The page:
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Measuring your blood pressure at home using a home cuff monitor

Posted on Tuesday February 6, 2024 in Heart Health

Written by Dr Edward Leatham Consultant Cardiologist

 

 

 

In today’s world, where the pursuit of a healthy and long life is paramount, the importance of managing blood pressure has become increasingly significant. With an upsurge in patients over 80 experiencing heart failure linked to poorly controlled blood pressure from midlife, it’s crucial that individuals, particularly from the age of 40 upwards, pay close attention to their blood pressure readings to foster a healthy aging process.

When blood pressure hovers at the borderline, many patients hesitate to start medication. This reluctance has spurred interest in non-pharmacological methods to lower blood pressure, aiming to delay the need for pharmaceutical intervention as much as possible for long-term benefits.

One challenge in advocating non-pharmacological approaches is the lack of robust data from randomized controlled trials. Unlike pharmacological studies, these methods don’t involve drug patents, which often leads to less scientific scrutiny. However, this shouldn’t discourage individuals from exploring lifestyle and dietary changes to see if they can effectively manage their blood pressure.

With the advent of accurate home blood pressure monitors, individuals can now undertake personal experiments to assess the impact of various interventions on their blood pressure. This “n=1 experiment” is gaining popularity, offering a personalized approach to managing blood pressure.

The process starts with obtaining a reliable baseline of blood pressure readings, ideally using a quality cuff-based monitor in the morning and evening. By discarding the first reading and focusing on the subsequent ones, individuals can calculate a weekly average that reflects their true blood pressure more accurately.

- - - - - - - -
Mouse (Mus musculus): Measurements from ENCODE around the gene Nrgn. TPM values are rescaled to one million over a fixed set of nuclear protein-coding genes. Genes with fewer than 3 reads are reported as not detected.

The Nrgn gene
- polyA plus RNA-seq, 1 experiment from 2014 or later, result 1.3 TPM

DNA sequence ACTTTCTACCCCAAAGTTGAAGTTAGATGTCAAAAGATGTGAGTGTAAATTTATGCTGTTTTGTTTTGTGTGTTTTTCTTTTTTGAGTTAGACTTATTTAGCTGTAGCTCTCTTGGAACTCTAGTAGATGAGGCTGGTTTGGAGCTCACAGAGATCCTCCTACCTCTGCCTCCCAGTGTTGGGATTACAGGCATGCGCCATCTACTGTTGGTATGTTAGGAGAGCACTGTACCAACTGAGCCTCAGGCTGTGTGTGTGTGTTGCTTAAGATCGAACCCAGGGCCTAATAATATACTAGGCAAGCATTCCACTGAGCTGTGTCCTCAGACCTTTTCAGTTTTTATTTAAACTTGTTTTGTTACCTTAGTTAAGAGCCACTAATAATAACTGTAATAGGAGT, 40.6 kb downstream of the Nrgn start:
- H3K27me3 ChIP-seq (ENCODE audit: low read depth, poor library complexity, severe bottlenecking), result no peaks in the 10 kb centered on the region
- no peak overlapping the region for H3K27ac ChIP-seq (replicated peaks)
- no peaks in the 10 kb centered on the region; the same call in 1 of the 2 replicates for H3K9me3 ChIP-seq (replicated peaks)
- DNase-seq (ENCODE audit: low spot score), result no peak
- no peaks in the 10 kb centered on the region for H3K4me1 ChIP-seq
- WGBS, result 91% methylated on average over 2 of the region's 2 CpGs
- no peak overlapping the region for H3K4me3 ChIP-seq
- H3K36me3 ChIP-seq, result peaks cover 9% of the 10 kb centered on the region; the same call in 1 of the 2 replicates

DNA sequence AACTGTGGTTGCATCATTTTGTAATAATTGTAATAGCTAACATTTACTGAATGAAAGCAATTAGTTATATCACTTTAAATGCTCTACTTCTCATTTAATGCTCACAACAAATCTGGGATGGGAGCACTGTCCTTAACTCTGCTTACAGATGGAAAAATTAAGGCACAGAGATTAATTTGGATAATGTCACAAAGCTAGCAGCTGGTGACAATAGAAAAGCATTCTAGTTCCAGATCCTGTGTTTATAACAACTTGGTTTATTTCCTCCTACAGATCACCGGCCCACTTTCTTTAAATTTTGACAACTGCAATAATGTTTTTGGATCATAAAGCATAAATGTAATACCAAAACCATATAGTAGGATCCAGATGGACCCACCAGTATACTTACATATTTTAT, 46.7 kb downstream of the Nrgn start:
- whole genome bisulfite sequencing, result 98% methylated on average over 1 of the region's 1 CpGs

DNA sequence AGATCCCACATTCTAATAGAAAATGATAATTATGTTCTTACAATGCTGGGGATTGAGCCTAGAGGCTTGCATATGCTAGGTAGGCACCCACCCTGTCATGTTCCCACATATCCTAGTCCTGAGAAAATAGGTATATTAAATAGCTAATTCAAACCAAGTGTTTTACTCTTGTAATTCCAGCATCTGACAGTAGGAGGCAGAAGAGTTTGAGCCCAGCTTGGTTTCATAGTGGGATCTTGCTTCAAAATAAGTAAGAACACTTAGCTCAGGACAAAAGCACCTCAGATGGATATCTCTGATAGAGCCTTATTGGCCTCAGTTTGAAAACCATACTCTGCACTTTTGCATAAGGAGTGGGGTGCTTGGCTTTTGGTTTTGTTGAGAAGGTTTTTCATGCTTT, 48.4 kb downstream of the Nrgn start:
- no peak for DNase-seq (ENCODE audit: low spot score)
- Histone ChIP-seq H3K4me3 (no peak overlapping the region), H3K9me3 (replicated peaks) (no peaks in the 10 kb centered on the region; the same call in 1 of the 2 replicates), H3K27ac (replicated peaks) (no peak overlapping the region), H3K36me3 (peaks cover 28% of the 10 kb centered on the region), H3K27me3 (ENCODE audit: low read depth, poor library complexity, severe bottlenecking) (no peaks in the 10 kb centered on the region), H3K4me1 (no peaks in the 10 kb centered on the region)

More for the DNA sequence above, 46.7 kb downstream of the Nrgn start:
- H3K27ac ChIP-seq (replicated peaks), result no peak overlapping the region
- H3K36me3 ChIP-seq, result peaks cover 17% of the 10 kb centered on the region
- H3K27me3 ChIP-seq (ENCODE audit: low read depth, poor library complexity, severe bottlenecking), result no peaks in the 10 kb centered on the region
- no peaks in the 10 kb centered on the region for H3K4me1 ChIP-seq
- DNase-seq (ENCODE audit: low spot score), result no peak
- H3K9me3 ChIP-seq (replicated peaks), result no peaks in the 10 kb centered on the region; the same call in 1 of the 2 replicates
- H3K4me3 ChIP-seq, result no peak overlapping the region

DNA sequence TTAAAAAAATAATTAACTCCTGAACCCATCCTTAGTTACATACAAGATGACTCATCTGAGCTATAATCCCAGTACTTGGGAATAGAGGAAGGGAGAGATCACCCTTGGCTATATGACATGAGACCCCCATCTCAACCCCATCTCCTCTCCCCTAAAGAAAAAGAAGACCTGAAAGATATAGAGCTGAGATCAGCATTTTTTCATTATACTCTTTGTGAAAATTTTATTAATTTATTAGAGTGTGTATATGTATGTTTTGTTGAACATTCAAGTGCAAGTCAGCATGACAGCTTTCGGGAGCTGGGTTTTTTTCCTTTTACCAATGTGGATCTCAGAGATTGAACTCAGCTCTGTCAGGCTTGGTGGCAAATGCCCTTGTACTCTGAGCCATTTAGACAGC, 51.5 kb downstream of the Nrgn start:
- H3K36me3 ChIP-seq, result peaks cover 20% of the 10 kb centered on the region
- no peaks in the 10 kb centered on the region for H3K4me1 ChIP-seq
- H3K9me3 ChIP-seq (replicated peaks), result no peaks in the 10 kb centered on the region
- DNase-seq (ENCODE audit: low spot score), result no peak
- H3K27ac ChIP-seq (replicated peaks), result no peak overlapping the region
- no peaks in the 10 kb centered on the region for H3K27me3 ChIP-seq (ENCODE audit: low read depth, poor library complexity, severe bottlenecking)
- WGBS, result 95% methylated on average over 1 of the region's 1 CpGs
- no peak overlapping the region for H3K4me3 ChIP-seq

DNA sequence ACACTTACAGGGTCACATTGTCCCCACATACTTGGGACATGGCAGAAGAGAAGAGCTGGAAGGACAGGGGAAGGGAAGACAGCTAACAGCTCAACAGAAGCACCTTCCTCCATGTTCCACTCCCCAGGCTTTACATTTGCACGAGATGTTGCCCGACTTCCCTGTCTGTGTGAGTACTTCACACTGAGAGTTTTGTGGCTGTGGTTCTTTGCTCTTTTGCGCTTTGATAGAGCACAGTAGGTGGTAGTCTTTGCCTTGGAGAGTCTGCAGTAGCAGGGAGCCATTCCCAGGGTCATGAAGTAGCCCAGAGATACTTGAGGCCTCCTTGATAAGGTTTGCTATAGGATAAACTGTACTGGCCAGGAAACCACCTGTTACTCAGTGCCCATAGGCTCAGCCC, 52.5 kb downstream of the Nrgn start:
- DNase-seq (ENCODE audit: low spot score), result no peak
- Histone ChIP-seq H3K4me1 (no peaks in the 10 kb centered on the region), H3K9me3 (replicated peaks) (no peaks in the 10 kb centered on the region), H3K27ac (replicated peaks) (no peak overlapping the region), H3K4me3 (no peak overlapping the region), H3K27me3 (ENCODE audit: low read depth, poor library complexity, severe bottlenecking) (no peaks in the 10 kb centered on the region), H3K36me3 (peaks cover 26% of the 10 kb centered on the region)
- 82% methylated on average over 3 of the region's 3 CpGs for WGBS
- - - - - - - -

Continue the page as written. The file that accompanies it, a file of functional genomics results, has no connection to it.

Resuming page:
It is important that your blood pressure is well controlled, and low enough to prevent long term damage to the circulation. The gold standard for diagnosis, recommended by NICE, is ambulatory blood pressure monitoring, however a cost effective alternative is to use an suitable home blood pressure monitor. It is recommended that you purchase or loan an accurate device as recommended by the British Hypertension Society at a cost of between £35-100. There are various sorts, but we have found the most reliable involve a cuff rather than a wrist measurement. If you have a large arm, it is important that you use a large cuff. Ideally the nurse at your GP practice or at our clinic should check the device to make sure it is accurate by taking a manual recording of blood pressure at the same time as recording the pressure on the device.

Rather than take multiple blood pressure recordings throughout each day, which can be confusing as there is much variation, it is best that you take the average of recordings taken at the same time every morning and evening, usually shortly after rising or retiring to bed.

Because of variations in machine accuracy and variation in blood pressure during the day, the pressure should be recorded at the same time every day for 4-7 days.

  • Sit at a table with the arm relaxed.
  • Three readings should be taken with a few minutes interval between.
  • Discard the first, and work out the average for the 2nd and 3rd recording.
  • Repeat each day, and then work out the weeks average (see example below) or download our spreadsheet template.

At this point the blood pressure machine can be put away, usually for three months.

There is evidence that if you take it all the time, every day, there is a risk of cardiac neurosis!

You can print off our average sheet or ask and we will send you an excel spreadsheet template.

The target blood pressure (average at home) for a non-diabetic patient is 135/85 mmHg and for a diabetic patient is 130/80 mmHg.

Upon establishing this baseline, various interventions like diet changes, weight loss, or salt intake reduction can be tested. After a week or so of the intervention, a second set of readings can help determine if the changes have made a significant impact, with a 5 to 8 mmHg reduction in blood pressure being a meaningful improvement.

 

 

 

Recently, we have started using and recommending a new technology that measures the blood pressure using a light sensor, calibrated with a cuff.  The Aktiia system is popular and well validated.

You should discuss the results with your GP or Specialist. Further guidance is also available as a free downloadable as an E-book

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